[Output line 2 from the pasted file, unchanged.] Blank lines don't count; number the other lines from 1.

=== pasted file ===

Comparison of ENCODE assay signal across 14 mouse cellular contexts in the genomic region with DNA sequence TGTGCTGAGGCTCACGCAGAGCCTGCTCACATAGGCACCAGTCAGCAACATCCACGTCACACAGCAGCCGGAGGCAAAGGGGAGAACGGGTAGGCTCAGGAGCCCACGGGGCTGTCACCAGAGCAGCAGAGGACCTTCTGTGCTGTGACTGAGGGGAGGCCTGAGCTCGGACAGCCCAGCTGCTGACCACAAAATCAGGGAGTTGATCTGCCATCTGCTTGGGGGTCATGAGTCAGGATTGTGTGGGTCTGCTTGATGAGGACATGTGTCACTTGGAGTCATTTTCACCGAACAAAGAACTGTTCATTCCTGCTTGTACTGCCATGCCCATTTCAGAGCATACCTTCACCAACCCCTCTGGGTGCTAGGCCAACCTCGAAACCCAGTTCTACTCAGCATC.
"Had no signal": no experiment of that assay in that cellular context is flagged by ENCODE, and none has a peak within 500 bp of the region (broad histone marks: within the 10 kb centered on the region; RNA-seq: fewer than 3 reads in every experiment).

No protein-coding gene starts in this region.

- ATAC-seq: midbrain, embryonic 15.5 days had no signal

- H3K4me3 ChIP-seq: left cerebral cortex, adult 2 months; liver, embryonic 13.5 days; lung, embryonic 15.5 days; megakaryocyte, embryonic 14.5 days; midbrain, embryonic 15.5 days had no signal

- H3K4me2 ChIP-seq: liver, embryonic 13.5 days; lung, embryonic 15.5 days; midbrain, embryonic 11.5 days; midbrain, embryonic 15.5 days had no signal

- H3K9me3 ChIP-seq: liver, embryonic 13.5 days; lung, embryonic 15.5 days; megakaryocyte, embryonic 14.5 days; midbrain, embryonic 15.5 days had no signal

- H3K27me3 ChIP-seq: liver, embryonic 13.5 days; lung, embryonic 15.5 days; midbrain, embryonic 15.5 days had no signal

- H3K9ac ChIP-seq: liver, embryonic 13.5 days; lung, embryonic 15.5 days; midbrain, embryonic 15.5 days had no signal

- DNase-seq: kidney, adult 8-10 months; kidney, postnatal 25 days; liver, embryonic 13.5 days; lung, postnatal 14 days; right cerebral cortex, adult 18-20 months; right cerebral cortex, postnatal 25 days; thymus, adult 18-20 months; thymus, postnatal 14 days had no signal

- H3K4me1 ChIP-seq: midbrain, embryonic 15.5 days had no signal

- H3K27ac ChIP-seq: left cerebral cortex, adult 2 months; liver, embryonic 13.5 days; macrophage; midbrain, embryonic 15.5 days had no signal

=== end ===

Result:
"Had no signal": no experiment of that assay in that cellular context is flagged by ENCODE, and none has a peak within 500 bp of the region (broad histone marks: within the 10 kb centered on the region; RNA-seq: fewer than 3 reads in every experiment).